What Could Have Been for Rangers …

The longer this Eastern Conference Final goes – and it will only go one more game – the more you realize what an opportunity the Rangers let get away while they were losing their grip on two late leads in the second round against Ottawa.

And if Ottawa wins Game 7 in Pittsburgh, then advances to the Stanley Cup Final or worse, if Ottawa then goes on and beats Nashville to win the Stanley Cup, the Rangers are going to be kicking themselves even harder and longer.

I’m going to be honest. I was in the camp, if not the camp leader, that the Rangers didn’t have a shot to beat the survivor of the Washington-Pittsburgh second-round series. I thought Washington-Pittsburgh was the de facto Eastern Conference Final, if not the Cup Final.

Given the way the Rangers finished the season, the way they struggled to defend around the front of their net, and the state of their penalty kill coming into the playoffs, I was picturing a series like last spring’s Rangers-Penguins first-rounder.

Now, remember, the Rangers were in that series at 1-1, and let the third period of Game 3 get away on home ice. Then, they lost in Games 4 and 5. So it was competitive for a while. Then it wasn’t.

[Carpiniello: Best Rangers Team of All-Time … And Other Thoughts]

I thought these Rangers would be more competitive than those Rangers, especially once they showed some serious guts and grit against Montreal in the first round. But I didn’t think the Rangers, or any team coming out of the Atlantic bracket, could give the Penguins or Capitals a legit run.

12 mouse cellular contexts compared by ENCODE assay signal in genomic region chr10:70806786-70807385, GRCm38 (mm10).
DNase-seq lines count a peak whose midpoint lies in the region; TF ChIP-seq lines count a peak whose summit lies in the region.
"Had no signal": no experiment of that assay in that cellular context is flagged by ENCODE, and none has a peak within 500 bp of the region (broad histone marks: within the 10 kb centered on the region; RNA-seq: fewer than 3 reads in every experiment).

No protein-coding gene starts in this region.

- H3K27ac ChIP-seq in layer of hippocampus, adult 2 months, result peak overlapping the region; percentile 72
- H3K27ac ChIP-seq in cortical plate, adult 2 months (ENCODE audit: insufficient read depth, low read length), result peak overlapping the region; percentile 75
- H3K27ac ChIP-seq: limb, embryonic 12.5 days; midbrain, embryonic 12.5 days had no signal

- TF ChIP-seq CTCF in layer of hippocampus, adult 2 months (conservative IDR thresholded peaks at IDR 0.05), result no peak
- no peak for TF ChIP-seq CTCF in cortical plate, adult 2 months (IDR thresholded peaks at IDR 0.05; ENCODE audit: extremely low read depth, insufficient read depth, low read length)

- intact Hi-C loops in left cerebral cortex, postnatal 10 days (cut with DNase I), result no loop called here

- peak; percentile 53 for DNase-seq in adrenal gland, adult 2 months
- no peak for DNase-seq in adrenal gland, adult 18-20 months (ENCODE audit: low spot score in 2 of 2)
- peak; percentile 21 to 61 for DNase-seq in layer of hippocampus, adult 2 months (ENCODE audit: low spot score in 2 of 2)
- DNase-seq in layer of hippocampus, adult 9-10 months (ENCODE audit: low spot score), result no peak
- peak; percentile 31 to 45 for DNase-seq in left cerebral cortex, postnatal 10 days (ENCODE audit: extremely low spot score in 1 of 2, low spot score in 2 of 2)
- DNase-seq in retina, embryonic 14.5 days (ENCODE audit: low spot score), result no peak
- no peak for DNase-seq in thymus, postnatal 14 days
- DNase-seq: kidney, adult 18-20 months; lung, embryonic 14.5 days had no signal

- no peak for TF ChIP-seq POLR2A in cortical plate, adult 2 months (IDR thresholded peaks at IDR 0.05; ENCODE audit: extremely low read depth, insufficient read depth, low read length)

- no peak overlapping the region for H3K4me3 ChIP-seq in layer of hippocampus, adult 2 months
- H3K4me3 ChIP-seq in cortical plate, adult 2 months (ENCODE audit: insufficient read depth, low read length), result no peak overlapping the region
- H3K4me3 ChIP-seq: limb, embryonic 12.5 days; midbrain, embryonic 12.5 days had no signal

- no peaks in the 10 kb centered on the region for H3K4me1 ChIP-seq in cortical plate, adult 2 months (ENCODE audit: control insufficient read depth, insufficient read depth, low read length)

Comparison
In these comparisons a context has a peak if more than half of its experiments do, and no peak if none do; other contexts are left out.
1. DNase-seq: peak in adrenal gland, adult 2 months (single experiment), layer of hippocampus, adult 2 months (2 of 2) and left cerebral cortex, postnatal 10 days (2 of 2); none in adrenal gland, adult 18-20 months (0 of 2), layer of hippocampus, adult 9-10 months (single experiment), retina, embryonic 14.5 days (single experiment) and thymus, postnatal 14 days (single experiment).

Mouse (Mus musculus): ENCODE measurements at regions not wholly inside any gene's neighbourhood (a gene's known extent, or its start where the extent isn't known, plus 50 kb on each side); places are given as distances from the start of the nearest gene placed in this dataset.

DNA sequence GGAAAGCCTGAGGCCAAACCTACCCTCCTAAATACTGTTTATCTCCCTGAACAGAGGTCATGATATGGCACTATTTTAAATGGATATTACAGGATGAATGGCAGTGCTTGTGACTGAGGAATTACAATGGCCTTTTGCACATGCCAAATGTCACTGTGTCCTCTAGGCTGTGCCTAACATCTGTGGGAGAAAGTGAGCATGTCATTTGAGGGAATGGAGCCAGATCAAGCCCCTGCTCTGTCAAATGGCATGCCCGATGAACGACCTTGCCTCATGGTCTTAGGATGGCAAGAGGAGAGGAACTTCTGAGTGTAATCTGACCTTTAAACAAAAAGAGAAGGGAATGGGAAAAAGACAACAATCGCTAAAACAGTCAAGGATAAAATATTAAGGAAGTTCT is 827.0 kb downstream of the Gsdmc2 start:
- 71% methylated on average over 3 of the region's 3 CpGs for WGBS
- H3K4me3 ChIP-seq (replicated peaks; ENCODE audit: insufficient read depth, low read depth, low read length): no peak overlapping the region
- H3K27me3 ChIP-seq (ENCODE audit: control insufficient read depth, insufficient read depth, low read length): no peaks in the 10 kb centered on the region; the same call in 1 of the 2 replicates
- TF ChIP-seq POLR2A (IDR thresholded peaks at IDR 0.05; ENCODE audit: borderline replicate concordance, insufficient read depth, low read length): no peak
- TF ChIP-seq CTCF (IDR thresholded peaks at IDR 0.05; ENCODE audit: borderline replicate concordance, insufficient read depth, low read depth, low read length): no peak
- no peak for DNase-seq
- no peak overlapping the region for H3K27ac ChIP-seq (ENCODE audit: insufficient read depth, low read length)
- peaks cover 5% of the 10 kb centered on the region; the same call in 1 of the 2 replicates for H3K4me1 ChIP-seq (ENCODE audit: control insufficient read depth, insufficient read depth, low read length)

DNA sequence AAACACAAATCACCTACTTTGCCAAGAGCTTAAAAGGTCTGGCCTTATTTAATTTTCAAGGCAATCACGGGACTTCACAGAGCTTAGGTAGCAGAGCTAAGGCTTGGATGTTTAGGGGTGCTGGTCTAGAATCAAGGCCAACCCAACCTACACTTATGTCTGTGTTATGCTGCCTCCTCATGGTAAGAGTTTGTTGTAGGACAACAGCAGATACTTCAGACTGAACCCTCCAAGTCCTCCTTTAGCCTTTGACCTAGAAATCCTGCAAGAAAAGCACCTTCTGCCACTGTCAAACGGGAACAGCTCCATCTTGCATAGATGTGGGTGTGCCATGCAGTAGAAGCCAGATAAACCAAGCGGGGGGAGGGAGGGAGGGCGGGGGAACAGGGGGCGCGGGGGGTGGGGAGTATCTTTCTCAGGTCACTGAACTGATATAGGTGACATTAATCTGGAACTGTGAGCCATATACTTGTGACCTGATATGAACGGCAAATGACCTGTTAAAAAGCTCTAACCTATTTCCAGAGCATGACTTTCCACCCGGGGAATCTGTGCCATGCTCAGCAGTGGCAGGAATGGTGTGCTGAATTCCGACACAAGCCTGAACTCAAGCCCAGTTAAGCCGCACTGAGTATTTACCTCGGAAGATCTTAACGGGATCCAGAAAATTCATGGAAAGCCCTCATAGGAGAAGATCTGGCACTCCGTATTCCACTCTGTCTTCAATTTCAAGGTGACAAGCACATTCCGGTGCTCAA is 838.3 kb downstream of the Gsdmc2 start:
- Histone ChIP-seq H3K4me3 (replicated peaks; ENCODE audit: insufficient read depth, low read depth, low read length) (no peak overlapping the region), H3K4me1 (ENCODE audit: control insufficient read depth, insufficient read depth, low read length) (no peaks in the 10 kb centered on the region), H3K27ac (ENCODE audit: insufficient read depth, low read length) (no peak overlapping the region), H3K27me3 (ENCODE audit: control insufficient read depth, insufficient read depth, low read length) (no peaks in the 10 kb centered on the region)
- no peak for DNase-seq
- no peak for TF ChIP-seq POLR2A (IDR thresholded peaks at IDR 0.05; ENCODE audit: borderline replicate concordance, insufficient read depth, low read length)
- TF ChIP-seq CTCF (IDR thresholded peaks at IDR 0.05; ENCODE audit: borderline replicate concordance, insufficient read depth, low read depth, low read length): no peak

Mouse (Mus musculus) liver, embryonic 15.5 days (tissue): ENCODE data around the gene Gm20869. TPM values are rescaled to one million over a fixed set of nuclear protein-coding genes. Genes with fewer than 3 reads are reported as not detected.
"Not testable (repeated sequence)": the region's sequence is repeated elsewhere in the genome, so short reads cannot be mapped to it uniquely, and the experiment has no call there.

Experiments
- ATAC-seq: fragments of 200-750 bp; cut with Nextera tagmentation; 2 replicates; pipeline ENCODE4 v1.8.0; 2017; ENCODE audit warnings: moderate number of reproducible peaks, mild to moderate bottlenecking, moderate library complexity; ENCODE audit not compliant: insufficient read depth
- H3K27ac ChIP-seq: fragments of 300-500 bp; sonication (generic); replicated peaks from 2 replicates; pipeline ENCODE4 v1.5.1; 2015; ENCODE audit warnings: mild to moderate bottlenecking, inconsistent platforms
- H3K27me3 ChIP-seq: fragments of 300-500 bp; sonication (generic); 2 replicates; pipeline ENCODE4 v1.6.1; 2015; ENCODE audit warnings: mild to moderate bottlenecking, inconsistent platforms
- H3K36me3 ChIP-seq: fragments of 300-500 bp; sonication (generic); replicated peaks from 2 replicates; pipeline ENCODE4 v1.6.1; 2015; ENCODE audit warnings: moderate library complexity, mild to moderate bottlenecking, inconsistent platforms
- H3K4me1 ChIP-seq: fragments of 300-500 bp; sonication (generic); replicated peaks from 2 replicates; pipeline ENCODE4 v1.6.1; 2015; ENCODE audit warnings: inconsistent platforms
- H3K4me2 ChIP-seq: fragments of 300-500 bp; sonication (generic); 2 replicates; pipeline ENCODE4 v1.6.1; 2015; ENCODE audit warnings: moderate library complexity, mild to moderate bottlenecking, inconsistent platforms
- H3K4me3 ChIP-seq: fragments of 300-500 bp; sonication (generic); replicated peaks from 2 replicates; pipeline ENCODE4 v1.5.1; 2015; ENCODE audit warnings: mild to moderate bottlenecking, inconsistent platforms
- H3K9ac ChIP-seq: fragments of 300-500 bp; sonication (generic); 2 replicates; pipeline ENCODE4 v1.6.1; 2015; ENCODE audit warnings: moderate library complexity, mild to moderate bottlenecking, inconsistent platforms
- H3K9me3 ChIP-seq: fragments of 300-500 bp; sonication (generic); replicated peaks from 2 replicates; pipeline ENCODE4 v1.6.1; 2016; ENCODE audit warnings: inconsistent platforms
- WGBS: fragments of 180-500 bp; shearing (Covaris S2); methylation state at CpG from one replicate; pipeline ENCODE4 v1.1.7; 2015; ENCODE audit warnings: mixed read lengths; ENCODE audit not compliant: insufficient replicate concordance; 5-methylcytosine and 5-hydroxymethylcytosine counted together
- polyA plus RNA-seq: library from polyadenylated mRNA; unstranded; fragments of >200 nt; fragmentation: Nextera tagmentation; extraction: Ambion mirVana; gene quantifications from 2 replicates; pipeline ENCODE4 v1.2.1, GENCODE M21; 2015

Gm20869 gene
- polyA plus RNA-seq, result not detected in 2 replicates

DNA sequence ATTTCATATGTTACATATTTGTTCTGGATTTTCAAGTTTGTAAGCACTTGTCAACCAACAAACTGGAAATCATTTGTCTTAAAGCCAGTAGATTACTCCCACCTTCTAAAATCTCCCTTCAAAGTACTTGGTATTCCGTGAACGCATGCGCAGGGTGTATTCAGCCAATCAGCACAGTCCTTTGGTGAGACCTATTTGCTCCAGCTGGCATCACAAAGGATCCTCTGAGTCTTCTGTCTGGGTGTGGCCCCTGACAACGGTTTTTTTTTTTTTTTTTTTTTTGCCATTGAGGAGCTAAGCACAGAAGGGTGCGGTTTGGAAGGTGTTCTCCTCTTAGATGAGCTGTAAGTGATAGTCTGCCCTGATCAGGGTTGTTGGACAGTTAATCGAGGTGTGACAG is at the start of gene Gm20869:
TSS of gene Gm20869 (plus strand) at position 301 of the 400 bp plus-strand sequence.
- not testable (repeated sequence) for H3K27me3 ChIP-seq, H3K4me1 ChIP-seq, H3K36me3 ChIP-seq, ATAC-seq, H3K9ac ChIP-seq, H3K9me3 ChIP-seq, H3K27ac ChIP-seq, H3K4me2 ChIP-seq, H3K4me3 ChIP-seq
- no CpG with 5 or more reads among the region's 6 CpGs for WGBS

Well, a funny thing happened: The Penguins beat the Capitals (as usual), then the Penguins had all sorts of problems with the Senators. More problems than the Rangers had with the Senators.

Granted, Pittsburgh’s defense – and some forwards – are banged-up and probably more so than we know (Sidney Crosby?).

But the Penguins have had more difficulty with the Senators’ trap, or passive 1-3-1 or whatever you want to call it, than the Rangers had. In fact, the Rangers handled it quite well.

Which is part of the reason the Rangers should be booting themselves. For the first five games of that second-round series, the Rangers were the better team. And in some of the games, they were much better. They lost Game 1 on a late third-period fluke bank shot from the corner by Erik Karlsson, through Derek Stepan’s screen, and off Henrik Lundqvist’s crown and in.

Then you know what happened in Games 2 and 5. I don’t need to remind you (but I will so cover your eyes if you must). The Rangers blew their third two-goal lead on goals by J.G. Pageau with 3:19 and 1:02 left, and lost Game 2 on Pageau’s fourth goal of the game in double overtime. Then, after tying the series with two impressive MSG wins, the Rangers blew another late lead on a Derick Brassard bank shot with 1:26 left and Kyle Turris’s OT goal in Game 5.

The Rangers, almost impossibly, were down 3-2 despite controlling so much of the series, and they’d go down in Game 6. They’d go home in a series that they most certainly should have won.

Could the Rangers have beaten Pittsburgh? Hard to say. The Penguins – other than that 7-0 laugher in Game 5 – had to switch goalies, and have been slowed by the 1-3-1 of Ottawa. They’ve also fallen victim to some fabulous play by goalie Craig Anderson, whom the Rangers lit up for 17 goals in Games 2 through 5. Pittsburgh also plays a neutral-zone system that has given the Rangers fits over the last two years, including last spring’s playoff series.